i want you all to know how grateful i am for your faithful prayers and encouragement across the miles. it’s an incredible feeling knowing that there are so many people committing this ministry, these people, my teaching, and me to the Lord. in addition, thank you so much to those of you who have taken the time to email me! your emails provide much joy and i cherish each one. may God continue to be glorified in and throughout my time here, and THANK YOU for extending your love, support, and prayers to these beautiful people of ethiopia.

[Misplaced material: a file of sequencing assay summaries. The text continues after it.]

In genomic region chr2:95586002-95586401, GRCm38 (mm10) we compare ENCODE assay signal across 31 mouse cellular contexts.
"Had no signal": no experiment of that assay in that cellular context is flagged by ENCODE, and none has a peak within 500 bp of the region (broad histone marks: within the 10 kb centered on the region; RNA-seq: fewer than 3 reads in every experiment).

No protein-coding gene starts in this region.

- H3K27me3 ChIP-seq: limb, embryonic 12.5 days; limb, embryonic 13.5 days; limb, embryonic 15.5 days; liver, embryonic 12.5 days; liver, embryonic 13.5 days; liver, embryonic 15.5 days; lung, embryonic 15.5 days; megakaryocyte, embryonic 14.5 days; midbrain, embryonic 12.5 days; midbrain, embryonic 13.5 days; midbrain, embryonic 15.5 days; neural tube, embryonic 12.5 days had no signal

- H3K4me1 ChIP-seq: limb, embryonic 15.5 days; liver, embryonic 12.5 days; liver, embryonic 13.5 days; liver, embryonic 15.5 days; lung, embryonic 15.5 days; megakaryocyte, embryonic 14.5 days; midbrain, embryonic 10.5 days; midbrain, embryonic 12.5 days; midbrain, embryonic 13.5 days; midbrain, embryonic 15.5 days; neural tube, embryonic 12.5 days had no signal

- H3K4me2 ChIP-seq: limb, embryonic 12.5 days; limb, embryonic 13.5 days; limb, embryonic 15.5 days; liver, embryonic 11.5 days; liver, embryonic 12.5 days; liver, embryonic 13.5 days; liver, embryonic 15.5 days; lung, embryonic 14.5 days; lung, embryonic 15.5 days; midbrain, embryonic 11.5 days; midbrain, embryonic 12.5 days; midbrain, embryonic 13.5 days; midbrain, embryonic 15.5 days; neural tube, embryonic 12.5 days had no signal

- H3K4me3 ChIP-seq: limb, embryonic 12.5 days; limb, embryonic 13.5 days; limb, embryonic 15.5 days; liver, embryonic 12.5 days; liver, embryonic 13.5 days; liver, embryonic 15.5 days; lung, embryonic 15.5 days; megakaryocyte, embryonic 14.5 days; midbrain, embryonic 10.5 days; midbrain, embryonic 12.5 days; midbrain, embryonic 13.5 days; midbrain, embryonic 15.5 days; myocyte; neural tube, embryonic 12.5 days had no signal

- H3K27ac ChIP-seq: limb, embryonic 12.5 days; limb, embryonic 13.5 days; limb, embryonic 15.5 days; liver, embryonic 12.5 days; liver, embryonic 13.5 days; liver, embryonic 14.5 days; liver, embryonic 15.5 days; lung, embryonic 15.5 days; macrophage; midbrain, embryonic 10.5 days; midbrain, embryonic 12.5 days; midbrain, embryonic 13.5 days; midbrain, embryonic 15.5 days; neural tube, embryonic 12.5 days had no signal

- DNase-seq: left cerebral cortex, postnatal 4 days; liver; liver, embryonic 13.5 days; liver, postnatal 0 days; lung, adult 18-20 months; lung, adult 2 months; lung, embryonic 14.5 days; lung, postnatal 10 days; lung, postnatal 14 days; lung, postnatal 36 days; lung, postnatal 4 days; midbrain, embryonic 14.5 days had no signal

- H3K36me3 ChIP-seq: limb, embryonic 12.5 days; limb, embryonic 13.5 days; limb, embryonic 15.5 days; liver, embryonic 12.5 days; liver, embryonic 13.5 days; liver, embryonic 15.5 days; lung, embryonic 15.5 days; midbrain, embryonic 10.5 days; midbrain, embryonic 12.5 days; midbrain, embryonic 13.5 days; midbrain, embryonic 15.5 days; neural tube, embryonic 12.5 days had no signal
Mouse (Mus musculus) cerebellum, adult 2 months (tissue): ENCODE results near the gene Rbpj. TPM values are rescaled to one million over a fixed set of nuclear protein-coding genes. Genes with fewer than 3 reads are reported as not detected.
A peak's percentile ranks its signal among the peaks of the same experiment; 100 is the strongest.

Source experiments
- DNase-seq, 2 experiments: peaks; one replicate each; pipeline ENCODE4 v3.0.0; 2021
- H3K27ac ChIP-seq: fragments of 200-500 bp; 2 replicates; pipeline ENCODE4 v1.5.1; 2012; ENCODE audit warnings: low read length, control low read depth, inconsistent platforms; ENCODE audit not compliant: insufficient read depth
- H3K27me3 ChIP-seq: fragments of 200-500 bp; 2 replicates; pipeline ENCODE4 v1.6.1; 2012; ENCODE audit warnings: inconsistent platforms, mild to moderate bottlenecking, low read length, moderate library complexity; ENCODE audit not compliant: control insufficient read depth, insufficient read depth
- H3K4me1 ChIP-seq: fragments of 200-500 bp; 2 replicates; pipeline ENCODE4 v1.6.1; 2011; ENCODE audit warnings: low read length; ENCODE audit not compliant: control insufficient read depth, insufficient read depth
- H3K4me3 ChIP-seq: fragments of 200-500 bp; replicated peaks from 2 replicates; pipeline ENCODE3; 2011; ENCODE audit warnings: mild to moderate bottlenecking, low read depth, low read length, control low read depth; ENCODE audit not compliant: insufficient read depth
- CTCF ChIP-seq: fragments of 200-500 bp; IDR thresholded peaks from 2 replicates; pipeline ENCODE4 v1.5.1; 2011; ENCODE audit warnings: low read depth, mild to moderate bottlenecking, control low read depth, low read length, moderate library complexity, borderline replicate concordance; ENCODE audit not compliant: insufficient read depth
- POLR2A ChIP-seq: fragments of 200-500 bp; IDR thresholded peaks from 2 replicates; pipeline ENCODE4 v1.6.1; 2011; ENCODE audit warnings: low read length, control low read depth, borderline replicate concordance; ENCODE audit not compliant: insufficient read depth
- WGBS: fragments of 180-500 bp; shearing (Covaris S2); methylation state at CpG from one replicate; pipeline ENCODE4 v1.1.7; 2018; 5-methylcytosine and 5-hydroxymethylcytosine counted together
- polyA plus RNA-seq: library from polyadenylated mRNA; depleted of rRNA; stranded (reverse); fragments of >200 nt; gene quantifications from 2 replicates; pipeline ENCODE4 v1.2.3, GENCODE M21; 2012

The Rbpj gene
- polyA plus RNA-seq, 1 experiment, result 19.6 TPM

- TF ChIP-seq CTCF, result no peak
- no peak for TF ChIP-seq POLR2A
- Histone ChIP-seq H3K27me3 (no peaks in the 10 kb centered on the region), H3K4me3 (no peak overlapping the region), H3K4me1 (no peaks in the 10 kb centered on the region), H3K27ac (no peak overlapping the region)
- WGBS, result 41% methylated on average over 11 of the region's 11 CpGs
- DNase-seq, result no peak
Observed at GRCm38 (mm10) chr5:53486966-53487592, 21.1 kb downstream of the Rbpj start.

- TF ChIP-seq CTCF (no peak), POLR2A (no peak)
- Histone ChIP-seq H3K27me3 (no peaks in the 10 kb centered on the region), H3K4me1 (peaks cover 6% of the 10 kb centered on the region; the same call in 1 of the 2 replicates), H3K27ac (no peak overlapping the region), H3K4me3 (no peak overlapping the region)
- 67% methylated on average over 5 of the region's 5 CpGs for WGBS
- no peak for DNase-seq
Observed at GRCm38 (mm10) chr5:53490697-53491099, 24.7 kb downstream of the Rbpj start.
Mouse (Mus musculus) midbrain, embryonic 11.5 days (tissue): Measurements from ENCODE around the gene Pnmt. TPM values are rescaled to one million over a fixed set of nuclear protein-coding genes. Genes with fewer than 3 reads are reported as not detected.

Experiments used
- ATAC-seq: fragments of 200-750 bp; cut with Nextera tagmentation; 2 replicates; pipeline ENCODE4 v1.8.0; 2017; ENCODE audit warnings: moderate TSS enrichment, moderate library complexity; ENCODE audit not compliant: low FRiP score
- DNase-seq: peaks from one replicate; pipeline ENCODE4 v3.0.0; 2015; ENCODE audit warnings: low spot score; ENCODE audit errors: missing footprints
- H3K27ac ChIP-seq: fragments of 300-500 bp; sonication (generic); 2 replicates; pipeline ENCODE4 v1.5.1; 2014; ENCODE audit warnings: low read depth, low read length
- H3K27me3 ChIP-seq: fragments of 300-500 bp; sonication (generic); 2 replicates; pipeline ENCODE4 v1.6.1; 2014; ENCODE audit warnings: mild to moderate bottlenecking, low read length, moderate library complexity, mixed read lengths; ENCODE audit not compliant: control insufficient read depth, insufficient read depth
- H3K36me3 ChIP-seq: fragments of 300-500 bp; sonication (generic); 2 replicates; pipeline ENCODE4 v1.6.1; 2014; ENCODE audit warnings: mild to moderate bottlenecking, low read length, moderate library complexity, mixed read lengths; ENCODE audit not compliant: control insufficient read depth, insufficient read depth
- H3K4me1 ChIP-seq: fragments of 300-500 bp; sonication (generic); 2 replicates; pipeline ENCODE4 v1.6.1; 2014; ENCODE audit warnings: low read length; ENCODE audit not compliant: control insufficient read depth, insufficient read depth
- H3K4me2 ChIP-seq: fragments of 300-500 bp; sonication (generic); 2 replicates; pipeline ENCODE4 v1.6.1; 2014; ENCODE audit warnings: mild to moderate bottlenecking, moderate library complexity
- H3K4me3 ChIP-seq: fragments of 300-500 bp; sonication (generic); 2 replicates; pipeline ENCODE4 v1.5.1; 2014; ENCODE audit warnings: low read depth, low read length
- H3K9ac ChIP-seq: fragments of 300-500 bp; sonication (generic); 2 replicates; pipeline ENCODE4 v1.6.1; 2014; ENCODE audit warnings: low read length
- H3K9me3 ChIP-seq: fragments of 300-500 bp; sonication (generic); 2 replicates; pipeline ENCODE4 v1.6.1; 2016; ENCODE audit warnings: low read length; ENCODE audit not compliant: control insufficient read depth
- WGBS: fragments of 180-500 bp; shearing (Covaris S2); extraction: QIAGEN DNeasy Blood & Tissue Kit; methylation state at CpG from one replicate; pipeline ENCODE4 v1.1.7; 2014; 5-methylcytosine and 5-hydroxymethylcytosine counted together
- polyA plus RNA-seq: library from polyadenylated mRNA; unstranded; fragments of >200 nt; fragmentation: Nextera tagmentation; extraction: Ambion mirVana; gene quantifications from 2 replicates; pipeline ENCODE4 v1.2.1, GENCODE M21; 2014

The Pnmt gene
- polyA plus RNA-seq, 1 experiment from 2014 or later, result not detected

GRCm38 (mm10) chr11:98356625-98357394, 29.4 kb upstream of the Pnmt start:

last thursday (oct 21) was a big day for all of my students—i gave tests in both grades 3 and 4. it’s not your typical testing experience like back home, so let me explain what it looks like here. i informed my students earlier in the week that they were going to be tested on thursday, and we spent much of wednesday reviewing. on the day of the test, each student receives a small piece of paper (about ¼ of a page...paper is used sparingly here) that is provided by the school. they all go outside and write their names and class number on their paper as i remain in the room and proceed to write all of the questions on the board. the tests are 10 questions long, usually consisting of multiple choice, true/false, fill in the blank, and so on. for this first test (in all my classes) i chose to only have multiple choice questions. once i finish writing the test, all the students come back in the room and i read each question to them and repeat them 2-3 times. the students write down their answers then turn in their test and we call it a day! having had time to finish grading the tests, i can see that i have students all across the board (no surprise with 95 in one class!) so we will continue to work on specific skills to enhance their overall understanding. i really care for these kiddos and want to see them succeed, but i know i won’t be able to reach every single one of them (and that is a hard thing to come to terms with). i also have realized that i cannot read MANY of the names of these students (often because they only wrote their name in amharic...oops) so i will have to get together with some of the other teachers so that i can properly record their scores. so that’s my first test-giving experience here in ethiopia!